Kazakhstan wary of ethnic Russians broaching autonomy
KOSTANAY, KazakhstanMar 05, 2016 - 12:00 am GMT+3
Mar 05, 2016 12:00 am
In the city of Kostanay in northern Kazakhstan, the ribbon of St. George, a black-and-orange symbol of resurgent Russian patriotism that was adopted by separatists in Ukraine, hangs from every second car's rear-view mirror.
Most people in this town and the surrounding region are ethnic Russians, distinct from the mainly Muslim ethnic Kazakhs who are in the majority nationwide and control the main levers of power in this oil-producing former Soviet state.
Demographically, the region therefore has much in common with Ukraine's Crimea peninsula and the eastern Donbass region, whose majority Russian-speaking populations pulled out of Kiev's orbit with help from Moscow. There is no separatist rebellion in northern Kazakhstan, but the ethnic Russians, who make up more than a fifth of the country's 18 million population, are feeling increasingly insecure and some sympathise with the separatists in Ukraine.
The Ukraine experience has made the Kazakh authorities highly sensitive to any signs of disloyalty by ethnic Russians. Ethnically based political parties are banned.
"Their bodies are in Kazakhstan but their minds are in Russia," said political analyst Dosym Satpayev, talking about what he described as the significant portion of the Kazakh population influenced by Russian media. "There are signs that (the authorities) in Kazakhstan are beginning to realize it also faces a separatist threat," said Satpayev, who runs the Risk Assessment Group, a think tank.
There are no signs of Moscow promoting separatism in Kazakhstan, although it wants to keep the country in its orbit.
Moscow has a clear interest in what goes on in its neighbour. At 3.7 million, Kazakhstan's Russian diaspora is the second-biggest after Ukraine and its northern and eastern regions are home to major industrial enterprises with Russian links. Northern Kazakhstan is a major coal and grain region.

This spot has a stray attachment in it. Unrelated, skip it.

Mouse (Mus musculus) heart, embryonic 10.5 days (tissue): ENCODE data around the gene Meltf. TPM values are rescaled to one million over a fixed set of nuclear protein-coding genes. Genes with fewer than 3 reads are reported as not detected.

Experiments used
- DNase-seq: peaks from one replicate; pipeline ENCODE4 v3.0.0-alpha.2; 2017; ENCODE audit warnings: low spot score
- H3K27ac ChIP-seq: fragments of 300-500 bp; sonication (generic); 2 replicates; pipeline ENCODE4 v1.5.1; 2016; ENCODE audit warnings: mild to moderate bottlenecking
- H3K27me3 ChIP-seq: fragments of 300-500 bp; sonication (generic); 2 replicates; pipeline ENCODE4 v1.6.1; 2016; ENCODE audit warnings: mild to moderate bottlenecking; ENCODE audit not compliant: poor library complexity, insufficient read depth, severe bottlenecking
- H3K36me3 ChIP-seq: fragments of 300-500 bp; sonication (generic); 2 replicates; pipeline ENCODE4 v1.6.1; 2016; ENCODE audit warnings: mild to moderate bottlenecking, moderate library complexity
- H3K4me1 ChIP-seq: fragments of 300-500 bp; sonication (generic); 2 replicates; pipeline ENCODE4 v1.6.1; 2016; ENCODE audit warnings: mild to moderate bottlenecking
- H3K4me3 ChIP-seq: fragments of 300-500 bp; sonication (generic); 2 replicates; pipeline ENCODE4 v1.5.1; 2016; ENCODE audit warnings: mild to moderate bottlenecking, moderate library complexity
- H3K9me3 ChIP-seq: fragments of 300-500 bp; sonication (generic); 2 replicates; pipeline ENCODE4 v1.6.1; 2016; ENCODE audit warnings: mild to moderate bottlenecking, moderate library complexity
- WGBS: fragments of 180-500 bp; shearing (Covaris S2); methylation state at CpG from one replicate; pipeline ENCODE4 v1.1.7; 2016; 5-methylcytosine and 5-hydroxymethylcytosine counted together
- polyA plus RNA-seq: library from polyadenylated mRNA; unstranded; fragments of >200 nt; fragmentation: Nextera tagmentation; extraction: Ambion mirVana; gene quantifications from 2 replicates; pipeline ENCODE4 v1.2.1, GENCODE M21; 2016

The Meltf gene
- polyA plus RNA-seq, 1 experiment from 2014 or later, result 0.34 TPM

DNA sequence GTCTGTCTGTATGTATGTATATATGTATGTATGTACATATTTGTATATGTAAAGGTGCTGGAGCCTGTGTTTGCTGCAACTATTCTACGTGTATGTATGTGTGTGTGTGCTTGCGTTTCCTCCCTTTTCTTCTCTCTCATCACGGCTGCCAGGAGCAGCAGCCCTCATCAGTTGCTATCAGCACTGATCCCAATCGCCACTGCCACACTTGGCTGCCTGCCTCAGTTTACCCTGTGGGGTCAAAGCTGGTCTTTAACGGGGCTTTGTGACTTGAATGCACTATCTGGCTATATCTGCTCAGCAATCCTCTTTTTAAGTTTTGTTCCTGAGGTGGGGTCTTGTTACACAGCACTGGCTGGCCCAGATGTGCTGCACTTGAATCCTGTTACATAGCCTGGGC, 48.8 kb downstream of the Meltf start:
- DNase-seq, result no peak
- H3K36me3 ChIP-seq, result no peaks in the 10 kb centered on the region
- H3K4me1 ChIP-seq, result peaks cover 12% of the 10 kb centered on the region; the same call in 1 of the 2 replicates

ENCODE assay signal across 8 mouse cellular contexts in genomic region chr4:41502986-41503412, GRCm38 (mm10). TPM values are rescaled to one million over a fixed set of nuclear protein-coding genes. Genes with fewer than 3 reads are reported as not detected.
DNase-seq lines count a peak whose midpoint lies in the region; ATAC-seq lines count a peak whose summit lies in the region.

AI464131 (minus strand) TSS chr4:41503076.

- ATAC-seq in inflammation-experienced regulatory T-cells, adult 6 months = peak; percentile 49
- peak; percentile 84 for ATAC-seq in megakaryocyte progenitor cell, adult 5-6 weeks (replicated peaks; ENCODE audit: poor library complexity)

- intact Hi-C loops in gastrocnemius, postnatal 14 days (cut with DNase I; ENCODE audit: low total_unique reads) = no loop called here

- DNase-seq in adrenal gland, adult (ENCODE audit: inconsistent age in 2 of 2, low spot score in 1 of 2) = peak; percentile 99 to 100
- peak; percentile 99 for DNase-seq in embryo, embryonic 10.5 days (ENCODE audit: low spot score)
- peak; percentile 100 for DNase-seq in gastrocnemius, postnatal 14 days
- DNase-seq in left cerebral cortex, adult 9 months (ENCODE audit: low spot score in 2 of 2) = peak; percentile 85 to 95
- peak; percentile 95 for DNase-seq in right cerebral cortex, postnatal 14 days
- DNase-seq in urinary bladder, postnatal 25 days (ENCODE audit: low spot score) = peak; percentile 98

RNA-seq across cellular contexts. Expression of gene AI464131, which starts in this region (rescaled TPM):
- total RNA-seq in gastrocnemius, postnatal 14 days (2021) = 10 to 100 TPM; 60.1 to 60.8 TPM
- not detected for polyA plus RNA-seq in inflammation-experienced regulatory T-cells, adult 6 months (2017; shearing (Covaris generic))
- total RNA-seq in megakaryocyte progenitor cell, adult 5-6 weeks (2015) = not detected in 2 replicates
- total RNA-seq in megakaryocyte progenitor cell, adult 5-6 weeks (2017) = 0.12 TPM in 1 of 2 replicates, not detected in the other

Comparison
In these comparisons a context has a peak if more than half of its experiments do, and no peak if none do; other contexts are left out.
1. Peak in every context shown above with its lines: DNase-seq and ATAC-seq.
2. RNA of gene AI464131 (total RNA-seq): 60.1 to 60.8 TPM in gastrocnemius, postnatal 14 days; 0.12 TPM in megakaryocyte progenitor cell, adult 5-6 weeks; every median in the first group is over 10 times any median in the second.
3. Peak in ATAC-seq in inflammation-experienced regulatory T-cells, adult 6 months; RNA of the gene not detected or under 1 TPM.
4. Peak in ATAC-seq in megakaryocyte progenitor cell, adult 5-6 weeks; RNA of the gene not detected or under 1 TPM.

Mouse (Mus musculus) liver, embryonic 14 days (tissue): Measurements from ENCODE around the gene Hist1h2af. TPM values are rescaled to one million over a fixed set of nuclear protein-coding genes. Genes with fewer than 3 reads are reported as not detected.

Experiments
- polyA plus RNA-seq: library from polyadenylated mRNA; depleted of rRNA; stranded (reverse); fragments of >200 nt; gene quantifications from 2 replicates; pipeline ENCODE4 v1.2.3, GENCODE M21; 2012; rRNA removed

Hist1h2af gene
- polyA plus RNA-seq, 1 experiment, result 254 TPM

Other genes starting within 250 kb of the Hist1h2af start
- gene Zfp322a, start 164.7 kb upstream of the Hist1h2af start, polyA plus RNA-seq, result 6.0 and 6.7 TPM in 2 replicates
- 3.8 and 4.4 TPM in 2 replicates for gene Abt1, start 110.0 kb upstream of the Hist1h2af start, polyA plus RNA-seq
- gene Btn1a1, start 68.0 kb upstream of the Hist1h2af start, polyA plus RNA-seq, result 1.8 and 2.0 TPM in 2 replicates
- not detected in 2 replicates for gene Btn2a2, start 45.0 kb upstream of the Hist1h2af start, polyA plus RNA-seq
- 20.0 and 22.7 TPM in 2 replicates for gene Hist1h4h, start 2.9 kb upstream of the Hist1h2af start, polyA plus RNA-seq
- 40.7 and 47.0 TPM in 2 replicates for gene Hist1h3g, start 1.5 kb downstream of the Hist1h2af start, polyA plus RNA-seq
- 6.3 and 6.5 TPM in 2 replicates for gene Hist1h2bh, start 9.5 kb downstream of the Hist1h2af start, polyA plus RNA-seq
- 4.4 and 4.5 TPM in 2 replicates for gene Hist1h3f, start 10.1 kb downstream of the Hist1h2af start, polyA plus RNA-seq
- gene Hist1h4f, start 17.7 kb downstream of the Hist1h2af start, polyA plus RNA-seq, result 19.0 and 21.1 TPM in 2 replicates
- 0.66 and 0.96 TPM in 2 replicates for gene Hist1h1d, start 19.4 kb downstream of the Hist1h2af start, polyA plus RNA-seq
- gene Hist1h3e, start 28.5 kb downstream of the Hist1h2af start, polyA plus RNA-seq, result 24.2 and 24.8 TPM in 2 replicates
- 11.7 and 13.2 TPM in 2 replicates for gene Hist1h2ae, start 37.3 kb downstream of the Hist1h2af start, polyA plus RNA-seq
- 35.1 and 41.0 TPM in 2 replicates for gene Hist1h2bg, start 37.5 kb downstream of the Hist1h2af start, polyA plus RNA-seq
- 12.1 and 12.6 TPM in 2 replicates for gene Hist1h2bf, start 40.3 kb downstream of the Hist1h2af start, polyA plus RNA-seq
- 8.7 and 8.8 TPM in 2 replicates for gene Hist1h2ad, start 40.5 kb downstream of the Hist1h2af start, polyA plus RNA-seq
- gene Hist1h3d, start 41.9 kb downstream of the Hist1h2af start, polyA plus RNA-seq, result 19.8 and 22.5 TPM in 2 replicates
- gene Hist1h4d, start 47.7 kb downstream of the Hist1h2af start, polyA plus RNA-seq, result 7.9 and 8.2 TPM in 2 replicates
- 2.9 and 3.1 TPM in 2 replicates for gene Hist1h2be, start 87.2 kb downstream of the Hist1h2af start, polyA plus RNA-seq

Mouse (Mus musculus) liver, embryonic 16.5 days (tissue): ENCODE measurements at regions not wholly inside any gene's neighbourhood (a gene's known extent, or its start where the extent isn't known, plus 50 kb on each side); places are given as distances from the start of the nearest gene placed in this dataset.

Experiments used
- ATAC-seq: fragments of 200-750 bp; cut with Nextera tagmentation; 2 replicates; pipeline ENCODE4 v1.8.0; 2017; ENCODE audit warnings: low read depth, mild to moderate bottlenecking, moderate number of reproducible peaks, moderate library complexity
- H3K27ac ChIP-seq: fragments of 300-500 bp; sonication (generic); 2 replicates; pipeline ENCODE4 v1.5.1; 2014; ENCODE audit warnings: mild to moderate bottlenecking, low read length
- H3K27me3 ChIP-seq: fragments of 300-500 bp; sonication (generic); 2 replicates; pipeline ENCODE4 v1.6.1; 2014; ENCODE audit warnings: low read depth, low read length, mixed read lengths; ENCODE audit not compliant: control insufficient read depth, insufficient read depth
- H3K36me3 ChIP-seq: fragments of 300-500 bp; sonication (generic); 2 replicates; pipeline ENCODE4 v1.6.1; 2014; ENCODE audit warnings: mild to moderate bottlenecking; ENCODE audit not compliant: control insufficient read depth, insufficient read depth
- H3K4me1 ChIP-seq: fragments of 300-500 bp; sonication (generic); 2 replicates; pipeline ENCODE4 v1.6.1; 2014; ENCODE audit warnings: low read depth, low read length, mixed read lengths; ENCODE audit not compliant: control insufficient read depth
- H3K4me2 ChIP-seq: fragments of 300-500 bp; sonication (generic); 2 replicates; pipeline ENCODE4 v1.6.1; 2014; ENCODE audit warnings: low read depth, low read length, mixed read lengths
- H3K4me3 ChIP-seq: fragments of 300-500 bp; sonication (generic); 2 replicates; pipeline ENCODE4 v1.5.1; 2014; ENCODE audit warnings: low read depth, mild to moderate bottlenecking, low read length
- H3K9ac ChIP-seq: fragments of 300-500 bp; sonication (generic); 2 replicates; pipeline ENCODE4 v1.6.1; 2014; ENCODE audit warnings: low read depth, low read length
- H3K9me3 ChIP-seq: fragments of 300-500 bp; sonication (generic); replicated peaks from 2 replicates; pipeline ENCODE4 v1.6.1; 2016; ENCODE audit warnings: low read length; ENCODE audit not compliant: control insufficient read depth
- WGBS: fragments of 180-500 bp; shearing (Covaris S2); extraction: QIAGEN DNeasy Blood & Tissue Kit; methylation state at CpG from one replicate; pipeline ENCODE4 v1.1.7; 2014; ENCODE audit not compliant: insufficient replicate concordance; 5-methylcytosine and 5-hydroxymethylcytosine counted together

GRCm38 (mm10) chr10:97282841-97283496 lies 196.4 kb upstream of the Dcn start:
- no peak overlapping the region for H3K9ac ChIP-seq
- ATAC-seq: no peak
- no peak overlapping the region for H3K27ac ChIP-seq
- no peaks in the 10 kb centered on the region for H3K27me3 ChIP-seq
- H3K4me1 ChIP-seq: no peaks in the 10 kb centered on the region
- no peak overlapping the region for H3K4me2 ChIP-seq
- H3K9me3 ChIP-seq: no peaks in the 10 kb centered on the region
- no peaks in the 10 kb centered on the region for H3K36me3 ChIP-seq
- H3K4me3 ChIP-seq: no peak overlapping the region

Most of the landmarks in Kostanay, a city of 200,000, date back to the 19th century, when the territory became part of the Russian empire and settlers arrived. More people arrived from Russia when Kazakhstan became part of the Soviet Union.
Today, most people in Kostanay speak Russian. The Kazakh language can barely be heard in the streets, in contrast with southern Kazakhstan, where ethnic Kazakhs generally use it.
Perhaps mindful of the legal penalties, people in Kostanay do not express separatist sentiments in public. Many say they display the St George's ribbon to commemorate the Soviet victory in World War Two, not because of any association with the pro-Russian separatists in Ukraine. But some in the city sympathise with the pro-Russian movements in Ukraine and see parallels with Kazakhstan.
Some ethnic Russians in the region have gone further, and fought alongside the separatists in Ukraine. Last February, a Kostanay court ordered the detention of two people who had fought in Ukraine. It is illegal under Kazakh law to participate in armed conflicts abroad.
The Kazakh government under the 75-year-old Nazarbayev has nurtured close relations with Moscow, but pushes back hard against any sign the country could fracture along ethnic lines. In an apparent attempt to change the ethnic balance, the government is also encouraging ethnic Kazakhs to repatriate and people from southern regions to move to the north by offering financial assistance and easier access to education.
About the author
Research Associate at Center for Islam and Global Affairs (CIGA) at Istanbul Sabahattin Zaim University